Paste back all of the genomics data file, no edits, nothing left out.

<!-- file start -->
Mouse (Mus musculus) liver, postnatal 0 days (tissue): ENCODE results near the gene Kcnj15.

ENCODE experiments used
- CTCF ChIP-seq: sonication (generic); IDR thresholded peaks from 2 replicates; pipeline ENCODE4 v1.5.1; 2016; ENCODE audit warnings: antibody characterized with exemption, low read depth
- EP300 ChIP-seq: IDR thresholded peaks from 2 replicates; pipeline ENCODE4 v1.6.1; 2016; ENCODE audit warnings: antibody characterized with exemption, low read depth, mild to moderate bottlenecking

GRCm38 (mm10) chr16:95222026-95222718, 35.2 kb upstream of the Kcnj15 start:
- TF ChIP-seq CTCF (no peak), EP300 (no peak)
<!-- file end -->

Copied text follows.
Mouse (Mus musculus) liver, postnatal 0 days (tissue): ENCODE results near the gene Kcnj15.

ENCODE experiments used
- CTCF ChIP-seq: sonication (generic); IDR thresholded peaks from 2 replicates; pipeline ENCODE4 v1.5.1; 2016; ENCODE audit warnings: antibody characterized with exemption, low read depth
- EP300 ChIP-seq: IDR thresholded peaks from 2 replicates; pipeline ENCODE4 v1.6.1; 2016; ENCODE audit warnings: antibody characterized with exemption, low read depth, mild to moderate bottlenecking

GRCm38 (mm10) chr16:95222026-95222718, 35.2 kb upstream of the Kcnj15 start:
- TF ChIP-seq CTCF (no peak), EP300 (no peak)